Lending applications increased 45 percent and settlements 35 percent on the prior half.  

Net interest margin increased 2 basis points on the prior corresponding period to 2.37 percent, “reflecting the active management of margin and volume for lending and deposits”.

Importantly, bad and doubtful debts were down 9 percent to $23.2 million.

According to Baker, all business divisions are well secured, and portfolio performance remains sound.

The bank’s partnerships with Up and Tic:Toc continue to deliver for the bank.

Up, increased its customer numbers by 57 percent in the half to more than 165,000 customers

Tic:Toc continues to deliver sustained growth with approvals in the first half up 55 percent on the previous half.

The bank continues to see the average age of its customers decrease as a result of those partnerships.

The average age of new customers continues to be more than 10 years younger than the average age of the customer base.

The net growth in the number of millennials choosing to bank with Bendigo increased 349 percent on the prior corresponding period and there was also an uptick in small business customers.

“Our strategy to develop lasting relationships with millennials is designed with future growth in mind and our strong customer growth validates our proposition to this market,” Baker said.

She added that the bank would provide “more flavour” around how it is engaging with this newly garnered segment particularly on whether it is winning on the MFI front in its year end result in June.

“The bulk of our customer base is in bank deposits and getting them to choose Bendigo as the MFI is part of our strategy.”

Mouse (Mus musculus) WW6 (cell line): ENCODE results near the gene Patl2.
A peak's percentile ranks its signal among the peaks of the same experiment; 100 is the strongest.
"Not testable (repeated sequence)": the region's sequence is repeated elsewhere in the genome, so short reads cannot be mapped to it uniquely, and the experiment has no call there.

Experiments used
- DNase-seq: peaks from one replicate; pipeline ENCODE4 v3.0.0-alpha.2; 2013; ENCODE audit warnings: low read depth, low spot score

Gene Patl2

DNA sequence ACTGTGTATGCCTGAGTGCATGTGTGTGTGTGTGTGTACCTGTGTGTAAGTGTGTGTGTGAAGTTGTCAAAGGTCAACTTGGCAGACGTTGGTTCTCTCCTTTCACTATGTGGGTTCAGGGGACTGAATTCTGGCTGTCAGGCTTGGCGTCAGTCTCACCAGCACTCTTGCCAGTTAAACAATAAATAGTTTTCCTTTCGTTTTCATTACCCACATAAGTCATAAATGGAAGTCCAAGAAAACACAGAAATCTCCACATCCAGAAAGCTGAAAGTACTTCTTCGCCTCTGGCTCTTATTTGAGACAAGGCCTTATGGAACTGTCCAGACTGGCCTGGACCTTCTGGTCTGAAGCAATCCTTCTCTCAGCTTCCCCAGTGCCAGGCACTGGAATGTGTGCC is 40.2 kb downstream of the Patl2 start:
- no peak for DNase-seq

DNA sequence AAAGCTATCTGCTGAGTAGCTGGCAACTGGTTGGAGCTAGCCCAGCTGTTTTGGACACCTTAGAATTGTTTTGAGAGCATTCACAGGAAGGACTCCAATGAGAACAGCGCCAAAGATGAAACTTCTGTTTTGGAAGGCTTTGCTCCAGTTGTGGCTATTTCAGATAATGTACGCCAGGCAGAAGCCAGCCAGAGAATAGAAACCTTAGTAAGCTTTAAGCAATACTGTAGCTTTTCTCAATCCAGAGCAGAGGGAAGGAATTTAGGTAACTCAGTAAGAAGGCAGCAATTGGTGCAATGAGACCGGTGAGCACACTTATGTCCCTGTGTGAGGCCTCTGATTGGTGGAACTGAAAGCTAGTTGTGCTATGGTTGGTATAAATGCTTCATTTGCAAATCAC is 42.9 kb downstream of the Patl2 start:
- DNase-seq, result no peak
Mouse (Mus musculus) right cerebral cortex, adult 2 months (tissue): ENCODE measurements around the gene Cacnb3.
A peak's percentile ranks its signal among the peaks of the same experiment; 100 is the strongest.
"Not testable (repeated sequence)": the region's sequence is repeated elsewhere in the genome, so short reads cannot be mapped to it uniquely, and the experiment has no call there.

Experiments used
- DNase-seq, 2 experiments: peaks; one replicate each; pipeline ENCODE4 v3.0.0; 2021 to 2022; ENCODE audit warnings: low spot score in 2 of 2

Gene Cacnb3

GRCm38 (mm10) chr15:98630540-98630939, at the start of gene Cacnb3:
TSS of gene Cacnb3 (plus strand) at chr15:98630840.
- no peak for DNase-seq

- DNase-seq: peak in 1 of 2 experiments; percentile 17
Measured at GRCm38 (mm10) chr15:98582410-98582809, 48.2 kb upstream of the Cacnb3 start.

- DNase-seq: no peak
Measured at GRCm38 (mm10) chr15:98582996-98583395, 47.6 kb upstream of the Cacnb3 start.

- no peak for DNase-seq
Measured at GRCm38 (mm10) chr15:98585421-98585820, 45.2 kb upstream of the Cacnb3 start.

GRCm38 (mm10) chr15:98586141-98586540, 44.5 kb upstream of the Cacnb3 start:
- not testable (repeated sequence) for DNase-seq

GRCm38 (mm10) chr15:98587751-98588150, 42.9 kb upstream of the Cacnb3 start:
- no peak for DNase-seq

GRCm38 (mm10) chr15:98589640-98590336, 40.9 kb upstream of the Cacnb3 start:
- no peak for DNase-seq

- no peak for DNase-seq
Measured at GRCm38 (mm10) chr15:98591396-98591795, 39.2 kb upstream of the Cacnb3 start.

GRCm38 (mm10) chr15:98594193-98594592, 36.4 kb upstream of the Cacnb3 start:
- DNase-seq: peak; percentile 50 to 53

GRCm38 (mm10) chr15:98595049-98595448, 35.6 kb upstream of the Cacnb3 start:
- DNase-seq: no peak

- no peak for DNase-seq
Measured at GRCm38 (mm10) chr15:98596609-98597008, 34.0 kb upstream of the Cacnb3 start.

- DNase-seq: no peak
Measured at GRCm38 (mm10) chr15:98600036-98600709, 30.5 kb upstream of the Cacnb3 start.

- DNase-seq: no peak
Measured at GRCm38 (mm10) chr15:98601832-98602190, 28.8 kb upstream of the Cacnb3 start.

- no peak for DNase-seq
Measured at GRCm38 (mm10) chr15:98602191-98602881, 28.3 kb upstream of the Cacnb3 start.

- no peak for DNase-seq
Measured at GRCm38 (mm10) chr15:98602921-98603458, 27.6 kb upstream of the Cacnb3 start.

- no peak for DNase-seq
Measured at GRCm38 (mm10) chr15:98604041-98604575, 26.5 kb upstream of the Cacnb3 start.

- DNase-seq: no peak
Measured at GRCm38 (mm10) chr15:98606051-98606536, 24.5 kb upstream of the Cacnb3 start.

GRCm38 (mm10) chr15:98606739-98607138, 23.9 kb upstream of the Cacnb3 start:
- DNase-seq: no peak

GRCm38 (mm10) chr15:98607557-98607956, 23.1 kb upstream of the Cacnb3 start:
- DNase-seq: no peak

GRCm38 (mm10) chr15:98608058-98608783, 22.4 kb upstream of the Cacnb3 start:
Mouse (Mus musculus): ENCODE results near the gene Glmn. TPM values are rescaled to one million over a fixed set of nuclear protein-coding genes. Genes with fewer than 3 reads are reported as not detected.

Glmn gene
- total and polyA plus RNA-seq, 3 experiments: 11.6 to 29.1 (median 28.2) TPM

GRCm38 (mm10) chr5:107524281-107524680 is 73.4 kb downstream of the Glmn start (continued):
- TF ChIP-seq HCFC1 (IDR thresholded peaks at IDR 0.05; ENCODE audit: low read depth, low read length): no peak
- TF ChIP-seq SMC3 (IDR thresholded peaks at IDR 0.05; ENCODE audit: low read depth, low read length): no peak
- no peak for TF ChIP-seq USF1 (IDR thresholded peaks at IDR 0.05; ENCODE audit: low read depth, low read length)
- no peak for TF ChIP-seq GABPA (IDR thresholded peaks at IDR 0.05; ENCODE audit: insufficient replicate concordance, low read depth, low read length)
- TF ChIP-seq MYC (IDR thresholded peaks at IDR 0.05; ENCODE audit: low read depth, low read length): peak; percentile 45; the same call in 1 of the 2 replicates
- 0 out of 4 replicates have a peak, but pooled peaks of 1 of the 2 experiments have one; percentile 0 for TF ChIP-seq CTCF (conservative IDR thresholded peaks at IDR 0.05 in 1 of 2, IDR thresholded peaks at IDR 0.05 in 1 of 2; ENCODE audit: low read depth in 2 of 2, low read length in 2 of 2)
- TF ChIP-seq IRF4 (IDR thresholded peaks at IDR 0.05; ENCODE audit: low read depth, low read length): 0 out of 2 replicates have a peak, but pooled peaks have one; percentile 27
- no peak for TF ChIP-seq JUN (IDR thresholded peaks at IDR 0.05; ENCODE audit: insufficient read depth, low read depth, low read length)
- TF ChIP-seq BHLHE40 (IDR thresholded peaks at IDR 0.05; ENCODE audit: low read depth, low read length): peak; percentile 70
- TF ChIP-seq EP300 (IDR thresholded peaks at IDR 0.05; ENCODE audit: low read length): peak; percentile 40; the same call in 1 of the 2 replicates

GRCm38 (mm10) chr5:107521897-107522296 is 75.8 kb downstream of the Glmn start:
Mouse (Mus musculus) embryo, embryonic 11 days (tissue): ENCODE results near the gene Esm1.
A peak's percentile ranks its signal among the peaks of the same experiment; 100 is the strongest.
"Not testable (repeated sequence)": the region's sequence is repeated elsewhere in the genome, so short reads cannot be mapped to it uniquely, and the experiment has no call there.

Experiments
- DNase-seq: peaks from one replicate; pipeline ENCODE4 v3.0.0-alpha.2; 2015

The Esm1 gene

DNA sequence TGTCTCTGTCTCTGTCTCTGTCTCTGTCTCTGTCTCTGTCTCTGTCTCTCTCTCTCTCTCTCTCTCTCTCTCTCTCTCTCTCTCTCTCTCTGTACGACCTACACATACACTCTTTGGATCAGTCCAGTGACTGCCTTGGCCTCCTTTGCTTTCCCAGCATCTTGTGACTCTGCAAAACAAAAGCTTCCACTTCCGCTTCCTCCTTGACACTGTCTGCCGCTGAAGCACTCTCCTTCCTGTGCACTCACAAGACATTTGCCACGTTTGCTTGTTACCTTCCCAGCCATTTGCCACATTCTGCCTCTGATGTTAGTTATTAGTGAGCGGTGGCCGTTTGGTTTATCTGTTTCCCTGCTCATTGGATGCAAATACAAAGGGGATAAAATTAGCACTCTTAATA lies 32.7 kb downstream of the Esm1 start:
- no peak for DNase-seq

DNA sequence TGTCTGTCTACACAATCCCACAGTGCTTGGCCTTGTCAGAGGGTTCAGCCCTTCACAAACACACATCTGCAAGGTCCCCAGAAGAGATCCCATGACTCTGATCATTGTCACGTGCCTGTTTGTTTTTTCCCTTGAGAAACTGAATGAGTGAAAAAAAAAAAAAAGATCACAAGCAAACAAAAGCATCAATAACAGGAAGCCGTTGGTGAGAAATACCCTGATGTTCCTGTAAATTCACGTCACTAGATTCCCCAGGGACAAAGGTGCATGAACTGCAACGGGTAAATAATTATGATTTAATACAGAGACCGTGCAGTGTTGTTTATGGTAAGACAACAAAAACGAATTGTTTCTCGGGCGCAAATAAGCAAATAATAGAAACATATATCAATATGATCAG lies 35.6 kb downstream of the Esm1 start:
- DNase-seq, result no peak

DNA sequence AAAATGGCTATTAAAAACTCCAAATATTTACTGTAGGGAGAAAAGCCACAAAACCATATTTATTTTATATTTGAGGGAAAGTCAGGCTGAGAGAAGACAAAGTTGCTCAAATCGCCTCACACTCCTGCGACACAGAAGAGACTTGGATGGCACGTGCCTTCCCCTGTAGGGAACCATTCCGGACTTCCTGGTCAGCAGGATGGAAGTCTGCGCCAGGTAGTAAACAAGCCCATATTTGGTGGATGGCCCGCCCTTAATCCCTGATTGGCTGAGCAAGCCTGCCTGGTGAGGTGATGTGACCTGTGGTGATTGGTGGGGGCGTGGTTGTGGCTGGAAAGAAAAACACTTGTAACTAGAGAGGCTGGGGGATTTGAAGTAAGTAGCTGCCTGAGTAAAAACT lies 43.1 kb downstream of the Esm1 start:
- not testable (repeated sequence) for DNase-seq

Partnerships similar to those struck with Up and Tic:Toc are also on the horizon but at this stage it is a wait and see.

The bank also continues to overhaul its branch network.

During the half, the Bank closed five branches and one agency outlet and opened two new agencies. The total number of national points of presence is more than 700.

Merger talks dismissed

The bank also announced a $300 million capital raise via an underwritten institutional placement and non-underwritten share purchase plan.

The proceeds of the capital raising will be used to support the growth the Bank is experiencing in its residential mortgage lending, further strengthen our balance sheet and provide an increased buffer above APRA’s ‘unquestionably strong’ CET1 capital ratio requirements.

The bank plans to use these funds to give it flexibility to invest in technology and address any regulatory-related change initiatives.

Common Equity Tier 1 improved by 24 basis points to 9 percent on the prior corresponding period as a result of our long-term focus and prudent risk management.

The banks also reduced its first half dividend by 4 cents to 31 cents per share.

Baker also dismissed reports around a possible merger with Bank of Queensland – a theme “that has been discussed for a decade”.

“In  low credit environment,  there is always the potential for mergers and acquisitions but we remain focused on executing our own strategy.”